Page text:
Consumer Motivation and The Paradox of Choice: Is The More Always The Merrier?

Consumers have become addicted to getting instant access to any kind of useful and relevant information to help them deal with overwhelming choice. Whether it’s a QR code, TripAdvisor, user groups or Tinder, there’s no shortage of data or opinions. “Experienced consumers are lusting after detailed information on where to get the best of the best, the cheapest of the cheapest, the first of the first, the healthiest of the healthiest, the coolest of the coolest, or how to become the smartest of the smartest. Instant information gratification is upon us” (TrendWatching.com).

Even armed with copious amounts of information, limitless options might actually reduce motivation to buy -- hence, the "paradox of choice.” And, the more choices we have, the less satisfied we are with the ones we make. In the case of online dating, for instance, FOMO (fear of missing out) can lead either to failure to make matches or failure to commit to the matches you've made. (Barry Schwartz, “The Paradox of Choice”).

“You have to be Zen-like. You have to let go of the need to know everything completely.”

 

Shopping for Stuff

Sears recently kicked off a campaign that takes jabs at the do-it-yourself trend and aims to spotlight more of the retailer's home improvement services. The new campaign highlights "truths" about shopping for home appliances, which are infrequent and pricey buys that require a lot of research. The first ad, called "Cavernous," slights other retailers for overwhelming customers with massive warehouses of inventory. In the spot, a couple struggles to find help as they shop for appliances at a home improvement retailer that resembles a Lowe's or Home Depot store. The message: don’t go it alone.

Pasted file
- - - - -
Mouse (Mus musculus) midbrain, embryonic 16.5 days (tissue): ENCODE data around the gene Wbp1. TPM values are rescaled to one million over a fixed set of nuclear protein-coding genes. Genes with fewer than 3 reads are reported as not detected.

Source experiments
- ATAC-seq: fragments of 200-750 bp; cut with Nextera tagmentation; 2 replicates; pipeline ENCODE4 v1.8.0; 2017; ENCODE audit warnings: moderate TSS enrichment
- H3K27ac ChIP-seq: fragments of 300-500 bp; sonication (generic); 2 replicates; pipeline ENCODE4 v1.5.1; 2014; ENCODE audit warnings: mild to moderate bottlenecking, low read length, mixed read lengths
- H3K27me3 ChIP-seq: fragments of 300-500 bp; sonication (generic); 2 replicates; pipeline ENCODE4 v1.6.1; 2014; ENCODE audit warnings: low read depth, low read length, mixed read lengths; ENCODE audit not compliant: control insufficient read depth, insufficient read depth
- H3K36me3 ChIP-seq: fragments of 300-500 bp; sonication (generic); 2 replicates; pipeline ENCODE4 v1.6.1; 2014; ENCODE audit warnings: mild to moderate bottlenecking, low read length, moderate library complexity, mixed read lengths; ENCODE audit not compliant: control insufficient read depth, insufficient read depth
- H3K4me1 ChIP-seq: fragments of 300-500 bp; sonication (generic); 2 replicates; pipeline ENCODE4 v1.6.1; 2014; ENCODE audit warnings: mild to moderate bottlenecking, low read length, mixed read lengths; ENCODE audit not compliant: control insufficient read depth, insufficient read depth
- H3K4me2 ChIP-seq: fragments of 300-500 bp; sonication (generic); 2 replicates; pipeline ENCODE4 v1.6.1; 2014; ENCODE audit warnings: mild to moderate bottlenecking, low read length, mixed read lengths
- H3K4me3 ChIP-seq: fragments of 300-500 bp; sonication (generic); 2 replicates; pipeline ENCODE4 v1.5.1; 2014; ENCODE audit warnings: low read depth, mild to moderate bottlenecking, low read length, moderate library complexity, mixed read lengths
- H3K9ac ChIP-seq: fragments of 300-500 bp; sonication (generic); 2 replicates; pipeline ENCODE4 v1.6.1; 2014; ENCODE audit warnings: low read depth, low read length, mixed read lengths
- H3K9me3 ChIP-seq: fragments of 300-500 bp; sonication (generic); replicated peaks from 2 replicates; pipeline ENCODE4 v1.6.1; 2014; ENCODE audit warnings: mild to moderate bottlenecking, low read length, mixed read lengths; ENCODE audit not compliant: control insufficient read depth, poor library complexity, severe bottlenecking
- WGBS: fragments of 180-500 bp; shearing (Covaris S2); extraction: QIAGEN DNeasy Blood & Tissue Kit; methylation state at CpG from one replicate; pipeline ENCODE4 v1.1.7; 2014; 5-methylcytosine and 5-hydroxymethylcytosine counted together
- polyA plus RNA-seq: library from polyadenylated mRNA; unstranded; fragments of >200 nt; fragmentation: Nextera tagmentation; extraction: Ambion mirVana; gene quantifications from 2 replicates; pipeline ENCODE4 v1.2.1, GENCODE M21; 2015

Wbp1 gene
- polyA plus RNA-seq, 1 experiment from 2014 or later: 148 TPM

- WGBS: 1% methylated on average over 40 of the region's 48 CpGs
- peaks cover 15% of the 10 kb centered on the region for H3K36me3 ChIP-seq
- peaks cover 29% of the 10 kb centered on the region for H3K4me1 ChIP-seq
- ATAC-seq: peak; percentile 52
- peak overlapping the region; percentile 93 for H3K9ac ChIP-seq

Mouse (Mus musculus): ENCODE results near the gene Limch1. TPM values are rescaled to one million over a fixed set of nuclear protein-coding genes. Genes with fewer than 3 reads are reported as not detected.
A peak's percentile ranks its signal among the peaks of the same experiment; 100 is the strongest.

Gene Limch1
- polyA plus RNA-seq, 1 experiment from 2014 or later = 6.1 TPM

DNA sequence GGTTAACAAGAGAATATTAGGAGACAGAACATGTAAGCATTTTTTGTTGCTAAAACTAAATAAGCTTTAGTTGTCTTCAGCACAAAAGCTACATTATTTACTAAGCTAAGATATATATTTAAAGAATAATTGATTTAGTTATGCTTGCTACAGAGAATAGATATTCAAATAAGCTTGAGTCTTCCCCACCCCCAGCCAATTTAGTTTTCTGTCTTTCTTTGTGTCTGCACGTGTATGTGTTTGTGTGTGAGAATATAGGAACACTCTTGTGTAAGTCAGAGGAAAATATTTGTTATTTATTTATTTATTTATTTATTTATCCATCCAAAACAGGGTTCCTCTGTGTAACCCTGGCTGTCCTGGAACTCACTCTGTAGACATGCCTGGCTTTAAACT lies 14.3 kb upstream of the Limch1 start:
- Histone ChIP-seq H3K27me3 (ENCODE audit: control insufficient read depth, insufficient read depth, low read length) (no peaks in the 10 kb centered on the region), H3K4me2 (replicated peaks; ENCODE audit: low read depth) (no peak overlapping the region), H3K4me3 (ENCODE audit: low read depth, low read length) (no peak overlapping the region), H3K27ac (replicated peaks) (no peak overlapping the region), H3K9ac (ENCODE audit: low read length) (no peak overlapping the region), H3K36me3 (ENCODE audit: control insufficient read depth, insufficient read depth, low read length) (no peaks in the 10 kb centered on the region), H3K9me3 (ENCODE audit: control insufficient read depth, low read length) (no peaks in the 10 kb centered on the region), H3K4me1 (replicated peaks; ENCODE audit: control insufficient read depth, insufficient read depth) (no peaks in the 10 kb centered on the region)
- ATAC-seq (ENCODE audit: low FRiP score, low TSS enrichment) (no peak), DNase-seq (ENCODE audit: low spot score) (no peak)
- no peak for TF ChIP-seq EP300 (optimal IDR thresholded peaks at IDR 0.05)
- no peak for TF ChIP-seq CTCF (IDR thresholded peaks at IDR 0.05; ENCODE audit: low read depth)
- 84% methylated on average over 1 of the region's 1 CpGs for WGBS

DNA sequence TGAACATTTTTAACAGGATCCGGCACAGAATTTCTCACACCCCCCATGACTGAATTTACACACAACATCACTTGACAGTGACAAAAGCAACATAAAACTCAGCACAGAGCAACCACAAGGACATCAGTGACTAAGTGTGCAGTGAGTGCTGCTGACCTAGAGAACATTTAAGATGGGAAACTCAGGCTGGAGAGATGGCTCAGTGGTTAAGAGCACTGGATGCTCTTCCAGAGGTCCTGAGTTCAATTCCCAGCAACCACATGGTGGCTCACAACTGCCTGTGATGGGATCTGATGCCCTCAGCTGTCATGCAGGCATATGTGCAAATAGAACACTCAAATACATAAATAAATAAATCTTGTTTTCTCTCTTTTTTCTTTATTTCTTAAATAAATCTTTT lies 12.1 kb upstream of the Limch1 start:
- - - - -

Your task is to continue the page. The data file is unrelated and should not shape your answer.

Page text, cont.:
In “Dinner Party,” two couples discuss their hunts for new washers and dryers. They clearly have done their homework, but they forget which features go with which machines. In a third spot, “Username,” a couple is doing late-night Internet searches, pouring over consumer reviews, debating which random reviewer is more knowledgeable and trustworthy.

Granted, laying out hundreds of dollars for products you’ll have for years does require forethought, but even products costing $5 or less can cause analysis paralysis. Crest’s website, for example, details 35 types of toothpaste. Although a consumer can sort them according to a few characteristics—“flavor experience,” “dentist inspired,” “fresh breath,” or “classic”—there’s little to help figure out which features are most important and which paste is the best choice. Stroll down any oral health aisle in a pharmacy and see consumers scratching their heads. Root canals take less time!

Shopping for People

According to Tinder, the average user spends 77 minutes a day on the site. We now spend more time on Tinder than we do on Instagram or Facebook. A 2009 study on online dating concluded that more search options triggered excessive searching, making it harder for people to screen out inferior options (walks on the beach) and hone in on what they really want (romps on a Harley).

"Sometimes I worry that the love of my life is on a different dating app. At what point do you stop swiping?"

 

So what does this mean to marketers?

A marketer should help consumers feel confident about their choices. Just providing more information doesn’t necessarily help. Instead, provide tools and services that allow them to identify and weigh the features that are most relevant to them.

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